A Selective Guide to the Arts in Los Angeles

Arcosm Co. presented “Traverse” at Theatre Raymond Kabbaz on Feb. 1. / Photo courtesy of Arcosm

When the lights go up at Theatre Raymond Kabbaz for the French performance company Arcosm’s “Traverse,” lead Emilien Gobard is slumping in his recliner. He rises and repeats a seemingly uneventful daily routine again and again. He lives a ho-hum life, complacently lulled by its monotony. Yet his humdrum existence is the audience’s delight. His movements are graceful and precise; his body control impeccable. Gobard is a mime. Watching him do even the simplest acts is enjoyable. Surprisingly, there is also something amusing about the process of repetition when enacted poetically by a mime.

For the next hour, visitors pop in on Gobard unexpectedly: one beautiful woman who enters and exits, wrapped in a skin-tight dress, and two frenzied guys, who also come and go sporadically. They inject chaos into Gobard’s world, pushing him out of his comfort zone. It’s easy to lose yourself within Gobard’s disquieting journey, and feel the discomfort of the shove.

“Traverse” is also pure fun. Gushing with chaotic energy, it’s a whole lotta fussing with Gobard. Fortunately, you feel happy when he’s onstage. Anne-Cécile Chane-Tune is well-suited to be Gobard’s partner. She’s equipped with a keen sense of comedic timing, and her face expressions rival the demonstrative looks plastered on Gobard’s face, which rev up as his life gains momentum. A face expression is worth a thousand words. Especially when the odd couple is trying to speak to one other, but only abbreviated grunts eke out. It’s funny, although exaggerated, to watch them struggle to vocalize what they’re feeling, not wanting to say the wrong thing, scared to say anything at all — a metaphor for the tortuous game of attraction.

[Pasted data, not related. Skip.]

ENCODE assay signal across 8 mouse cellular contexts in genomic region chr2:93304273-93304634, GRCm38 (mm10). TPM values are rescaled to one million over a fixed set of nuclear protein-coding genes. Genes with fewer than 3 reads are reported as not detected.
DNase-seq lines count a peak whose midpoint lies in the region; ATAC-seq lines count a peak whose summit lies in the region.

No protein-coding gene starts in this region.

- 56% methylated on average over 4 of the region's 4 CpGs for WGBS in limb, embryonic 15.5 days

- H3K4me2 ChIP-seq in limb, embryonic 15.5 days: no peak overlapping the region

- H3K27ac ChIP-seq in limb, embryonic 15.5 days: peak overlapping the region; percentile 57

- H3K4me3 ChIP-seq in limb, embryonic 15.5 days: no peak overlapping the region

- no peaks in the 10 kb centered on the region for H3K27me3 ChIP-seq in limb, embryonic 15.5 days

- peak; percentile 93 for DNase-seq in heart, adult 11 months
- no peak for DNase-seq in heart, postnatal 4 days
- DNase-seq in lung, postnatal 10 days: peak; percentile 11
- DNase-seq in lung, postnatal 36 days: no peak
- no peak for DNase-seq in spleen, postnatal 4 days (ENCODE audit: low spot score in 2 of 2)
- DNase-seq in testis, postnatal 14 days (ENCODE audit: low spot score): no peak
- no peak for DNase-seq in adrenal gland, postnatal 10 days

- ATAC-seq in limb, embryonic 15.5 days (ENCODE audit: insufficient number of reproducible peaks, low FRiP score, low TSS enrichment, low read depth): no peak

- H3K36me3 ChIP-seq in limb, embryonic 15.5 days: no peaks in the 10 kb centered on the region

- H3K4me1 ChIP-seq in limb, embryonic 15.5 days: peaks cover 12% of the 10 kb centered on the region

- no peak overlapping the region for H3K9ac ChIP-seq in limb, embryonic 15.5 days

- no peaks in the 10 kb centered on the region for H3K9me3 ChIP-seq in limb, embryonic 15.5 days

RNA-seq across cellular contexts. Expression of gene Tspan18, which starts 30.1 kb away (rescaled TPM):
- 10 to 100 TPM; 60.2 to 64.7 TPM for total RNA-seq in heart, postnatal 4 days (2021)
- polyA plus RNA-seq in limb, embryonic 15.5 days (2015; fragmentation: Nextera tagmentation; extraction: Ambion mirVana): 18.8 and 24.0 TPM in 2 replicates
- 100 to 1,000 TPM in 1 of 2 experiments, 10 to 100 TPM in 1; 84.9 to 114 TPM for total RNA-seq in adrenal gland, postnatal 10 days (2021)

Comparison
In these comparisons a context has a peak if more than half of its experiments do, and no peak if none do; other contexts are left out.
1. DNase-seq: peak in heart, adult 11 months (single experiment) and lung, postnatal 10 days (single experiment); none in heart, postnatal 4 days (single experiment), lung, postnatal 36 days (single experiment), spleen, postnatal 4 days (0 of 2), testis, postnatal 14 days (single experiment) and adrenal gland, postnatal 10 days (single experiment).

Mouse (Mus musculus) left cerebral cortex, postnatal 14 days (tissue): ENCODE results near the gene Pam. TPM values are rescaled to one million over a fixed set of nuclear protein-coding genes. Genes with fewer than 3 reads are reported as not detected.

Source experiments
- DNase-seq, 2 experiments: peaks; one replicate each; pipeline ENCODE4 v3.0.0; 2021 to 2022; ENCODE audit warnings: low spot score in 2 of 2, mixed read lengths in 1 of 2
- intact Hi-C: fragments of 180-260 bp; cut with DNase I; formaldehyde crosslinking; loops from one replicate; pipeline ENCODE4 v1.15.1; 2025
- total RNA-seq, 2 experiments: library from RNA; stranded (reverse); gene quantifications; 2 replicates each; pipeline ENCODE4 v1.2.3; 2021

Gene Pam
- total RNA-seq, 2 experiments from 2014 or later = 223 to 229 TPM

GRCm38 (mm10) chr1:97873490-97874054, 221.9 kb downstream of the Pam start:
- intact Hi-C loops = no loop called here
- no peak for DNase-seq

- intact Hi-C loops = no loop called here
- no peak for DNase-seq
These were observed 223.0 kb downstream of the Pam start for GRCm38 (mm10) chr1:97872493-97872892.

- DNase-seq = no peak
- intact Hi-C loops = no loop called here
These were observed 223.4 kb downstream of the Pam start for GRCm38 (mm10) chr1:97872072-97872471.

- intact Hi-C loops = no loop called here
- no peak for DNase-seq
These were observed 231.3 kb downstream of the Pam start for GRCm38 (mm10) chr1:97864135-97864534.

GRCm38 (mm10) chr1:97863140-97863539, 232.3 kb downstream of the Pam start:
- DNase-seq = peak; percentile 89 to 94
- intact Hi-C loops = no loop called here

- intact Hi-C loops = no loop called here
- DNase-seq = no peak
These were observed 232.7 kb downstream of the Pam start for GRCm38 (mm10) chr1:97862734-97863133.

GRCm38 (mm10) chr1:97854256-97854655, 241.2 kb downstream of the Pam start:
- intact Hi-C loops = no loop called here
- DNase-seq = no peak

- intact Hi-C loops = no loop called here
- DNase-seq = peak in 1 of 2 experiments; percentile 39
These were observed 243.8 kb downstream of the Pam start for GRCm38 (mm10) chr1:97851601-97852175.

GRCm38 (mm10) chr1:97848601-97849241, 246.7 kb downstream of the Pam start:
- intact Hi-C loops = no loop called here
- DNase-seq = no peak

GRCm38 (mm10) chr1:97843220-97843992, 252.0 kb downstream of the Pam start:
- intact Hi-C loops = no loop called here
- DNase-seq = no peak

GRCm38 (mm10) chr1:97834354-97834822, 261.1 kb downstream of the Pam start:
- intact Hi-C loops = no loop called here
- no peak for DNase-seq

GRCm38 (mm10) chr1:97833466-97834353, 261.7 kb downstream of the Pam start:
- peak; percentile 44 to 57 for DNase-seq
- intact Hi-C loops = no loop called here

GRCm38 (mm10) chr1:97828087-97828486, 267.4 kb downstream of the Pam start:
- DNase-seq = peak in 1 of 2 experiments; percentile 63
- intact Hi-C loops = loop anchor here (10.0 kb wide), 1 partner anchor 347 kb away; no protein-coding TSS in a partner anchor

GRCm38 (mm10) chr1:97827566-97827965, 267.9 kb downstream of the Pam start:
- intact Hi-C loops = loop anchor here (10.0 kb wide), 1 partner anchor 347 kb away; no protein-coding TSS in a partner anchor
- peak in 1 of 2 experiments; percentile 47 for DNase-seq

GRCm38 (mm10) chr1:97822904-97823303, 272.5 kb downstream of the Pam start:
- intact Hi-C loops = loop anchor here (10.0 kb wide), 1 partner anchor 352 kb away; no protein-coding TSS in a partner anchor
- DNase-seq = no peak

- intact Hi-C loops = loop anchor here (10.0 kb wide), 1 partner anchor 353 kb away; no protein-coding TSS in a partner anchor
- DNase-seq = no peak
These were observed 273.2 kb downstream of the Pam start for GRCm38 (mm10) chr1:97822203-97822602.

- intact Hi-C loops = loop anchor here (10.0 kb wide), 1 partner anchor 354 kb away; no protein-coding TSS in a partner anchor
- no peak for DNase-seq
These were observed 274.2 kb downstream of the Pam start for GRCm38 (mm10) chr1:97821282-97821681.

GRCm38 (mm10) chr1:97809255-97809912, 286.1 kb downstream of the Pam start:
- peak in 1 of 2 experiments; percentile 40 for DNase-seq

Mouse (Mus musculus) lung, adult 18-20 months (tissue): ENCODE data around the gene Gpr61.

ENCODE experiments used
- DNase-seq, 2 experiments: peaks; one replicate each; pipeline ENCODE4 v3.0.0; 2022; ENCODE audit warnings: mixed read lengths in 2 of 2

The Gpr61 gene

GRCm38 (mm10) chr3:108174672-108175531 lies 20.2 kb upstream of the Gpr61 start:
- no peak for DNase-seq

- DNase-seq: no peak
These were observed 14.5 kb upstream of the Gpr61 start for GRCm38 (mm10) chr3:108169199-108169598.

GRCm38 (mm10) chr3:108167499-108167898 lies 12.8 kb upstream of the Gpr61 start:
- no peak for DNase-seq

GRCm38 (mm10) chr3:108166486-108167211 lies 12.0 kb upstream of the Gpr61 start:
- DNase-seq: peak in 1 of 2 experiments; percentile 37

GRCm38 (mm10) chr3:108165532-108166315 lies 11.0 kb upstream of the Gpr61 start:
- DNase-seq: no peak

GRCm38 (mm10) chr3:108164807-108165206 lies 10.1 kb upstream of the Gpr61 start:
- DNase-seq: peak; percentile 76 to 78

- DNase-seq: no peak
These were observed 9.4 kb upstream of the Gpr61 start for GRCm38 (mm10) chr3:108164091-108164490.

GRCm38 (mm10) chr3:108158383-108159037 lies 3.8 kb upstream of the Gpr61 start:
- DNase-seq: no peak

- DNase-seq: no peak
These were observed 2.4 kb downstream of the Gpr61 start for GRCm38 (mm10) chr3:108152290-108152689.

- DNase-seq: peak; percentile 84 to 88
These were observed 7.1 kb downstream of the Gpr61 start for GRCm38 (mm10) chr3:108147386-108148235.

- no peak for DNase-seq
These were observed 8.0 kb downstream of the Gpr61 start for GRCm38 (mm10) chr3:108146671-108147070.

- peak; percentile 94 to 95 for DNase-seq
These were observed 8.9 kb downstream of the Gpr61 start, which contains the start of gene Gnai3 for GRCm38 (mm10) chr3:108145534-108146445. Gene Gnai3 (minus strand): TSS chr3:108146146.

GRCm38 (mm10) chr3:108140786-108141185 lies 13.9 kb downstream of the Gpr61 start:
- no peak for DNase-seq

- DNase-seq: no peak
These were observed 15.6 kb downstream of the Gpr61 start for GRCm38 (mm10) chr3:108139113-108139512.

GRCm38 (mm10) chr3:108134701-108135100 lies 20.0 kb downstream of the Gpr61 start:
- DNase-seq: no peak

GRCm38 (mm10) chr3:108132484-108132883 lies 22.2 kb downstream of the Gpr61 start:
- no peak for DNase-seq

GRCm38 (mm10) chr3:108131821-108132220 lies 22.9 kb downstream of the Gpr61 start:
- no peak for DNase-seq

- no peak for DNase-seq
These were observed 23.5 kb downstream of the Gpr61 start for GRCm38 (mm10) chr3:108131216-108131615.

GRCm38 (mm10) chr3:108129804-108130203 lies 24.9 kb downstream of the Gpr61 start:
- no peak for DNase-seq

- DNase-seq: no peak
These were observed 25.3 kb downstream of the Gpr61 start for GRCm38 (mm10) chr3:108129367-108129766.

For most of the evening, the cast comprises an orchestra of everyday sounds and moves. It is the mission of the directors of Arcosm. Choreographer Thomas Guerry and composer Camille Rocailleux aim to build bridges between different artistic disciplines and languages. Rocailleux’s work is invigorating and playful. In one instance, the members belt out an opera of the single phrase “Oh my God.” It’s the only time actual words are spoken. The crew also bangs on tables and hits the cabinets and counters with cutlery — a symphony of the mundane.

Life tips into dream territory when Chane-Tune steps out of the shower in a bathing suit encircled with wet cloth. Running from her toes to Gobard, again sitting in his recliner, is a slippery slide. Chane-Tune glides back and forth, knees bent in front and back, rolling, tumbling and splitting. She glows with flexibility and strength.

The final scene flips to a dance concert. Guerry frees the dancers from character motivation and creates a more traditional ensemble piece. After growing accustomed to their kooky behavior and eccentric movement, this section feels ordinary. Watching the dancers maneuver within the limitations of their characters and space is the more interesting show.

—Jessica Koslow, Culture Spot LA

Arcosm performed at Theatre Raymond Kabbaz on Feb. 1. For information about upcoming events, visit https://www.theatreraymondkabbaz.com/.